Thursday, June 6, 2013

Make Radiation Visible | Letter to NRC

One in three Americans lives within 50 miles of a nuclear power plant that routinely releases radioactive poisons into the environment, but there are no public health alerts for these invisible poisons in our air and water and the utility companies are only required to make annual reports on their emissions.

Commercial nuclear power companies and nuclear regulators in our own government are not doing enough to protect us from the dangers and existing poisoning from nuclear sources, so we call on the Nuclear Regulatory Commission (NRC) to create new regulations requiring:

(like pollution & pollen alerts)
whenever radiation is released
into our air, land, or water


(like propane & natural gas odor markers)
so radiation can be readily identified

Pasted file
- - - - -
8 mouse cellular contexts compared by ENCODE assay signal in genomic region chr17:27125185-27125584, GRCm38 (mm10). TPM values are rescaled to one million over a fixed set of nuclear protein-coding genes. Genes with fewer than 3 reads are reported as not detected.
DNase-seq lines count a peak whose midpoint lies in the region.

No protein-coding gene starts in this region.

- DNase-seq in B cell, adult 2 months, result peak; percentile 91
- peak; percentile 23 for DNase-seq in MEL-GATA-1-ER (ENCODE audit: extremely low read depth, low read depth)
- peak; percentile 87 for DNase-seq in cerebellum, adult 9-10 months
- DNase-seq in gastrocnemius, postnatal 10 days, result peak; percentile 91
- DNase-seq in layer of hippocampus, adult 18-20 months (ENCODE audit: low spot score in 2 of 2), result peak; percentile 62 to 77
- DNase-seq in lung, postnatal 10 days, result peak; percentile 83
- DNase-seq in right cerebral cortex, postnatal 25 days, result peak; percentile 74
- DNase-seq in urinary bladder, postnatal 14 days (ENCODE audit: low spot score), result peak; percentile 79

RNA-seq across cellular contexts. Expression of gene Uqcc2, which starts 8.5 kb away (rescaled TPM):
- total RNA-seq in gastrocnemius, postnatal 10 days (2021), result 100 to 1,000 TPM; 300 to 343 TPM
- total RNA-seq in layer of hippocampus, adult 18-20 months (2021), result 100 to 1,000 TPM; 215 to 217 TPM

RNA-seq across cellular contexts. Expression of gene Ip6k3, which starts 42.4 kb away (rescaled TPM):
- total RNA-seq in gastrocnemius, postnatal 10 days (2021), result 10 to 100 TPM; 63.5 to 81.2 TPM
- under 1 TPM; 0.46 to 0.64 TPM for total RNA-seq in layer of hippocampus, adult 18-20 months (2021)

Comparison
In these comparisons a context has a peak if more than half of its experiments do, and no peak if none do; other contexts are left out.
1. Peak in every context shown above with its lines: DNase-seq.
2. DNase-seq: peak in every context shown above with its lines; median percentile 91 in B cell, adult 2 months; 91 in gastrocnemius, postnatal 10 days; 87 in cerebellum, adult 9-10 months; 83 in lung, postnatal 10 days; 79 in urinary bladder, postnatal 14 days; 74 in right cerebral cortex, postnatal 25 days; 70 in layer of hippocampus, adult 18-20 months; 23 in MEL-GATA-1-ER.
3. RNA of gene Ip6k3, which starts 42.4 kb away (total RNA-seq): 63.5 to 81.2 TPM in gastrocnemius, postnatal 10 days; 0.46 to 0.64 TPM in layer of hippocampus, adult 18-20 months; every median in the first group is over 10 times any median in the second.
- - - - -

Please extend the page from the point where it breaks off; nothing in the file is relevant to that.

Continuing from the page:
in the air, on the land, and in our water

Radiation DYE-MARKERS have been used for nuclear evacuation zone planning studies to map radioactive plumes from nuclear power plant releases – so this not only can be done, it already has been done to mark releases into the atmosphere. And Navy Dye-Markers can be used for fluid releases. We have been complacent about this health hazard in our midst, but now is the time to demand a change.

Please sign our group letter to the NRC requesting important new regulations here.*

Because we cannot see, smell or taste radiation, and because its poisoning effects are generally slow in presenting themselves, we tend to follow the old maxim "out of sight, out of mind"; but the poisons remain in our environment and enter our food chain, leading to increased cancers, genetic alterations, and birth defects.

Make Radiation Visible

* text of letter ---

Nuclear Regulatory Commission NRC Commissioners
Chairman Allison M. MacFarlane
Kristine L. Svinicki     George Apostolakis
William D. Magwood, IV  William C. Ostendorff
Washington, D.C. 20555-0001

Re: The health, safety, and security of the American people

Dear NRC Commissioners,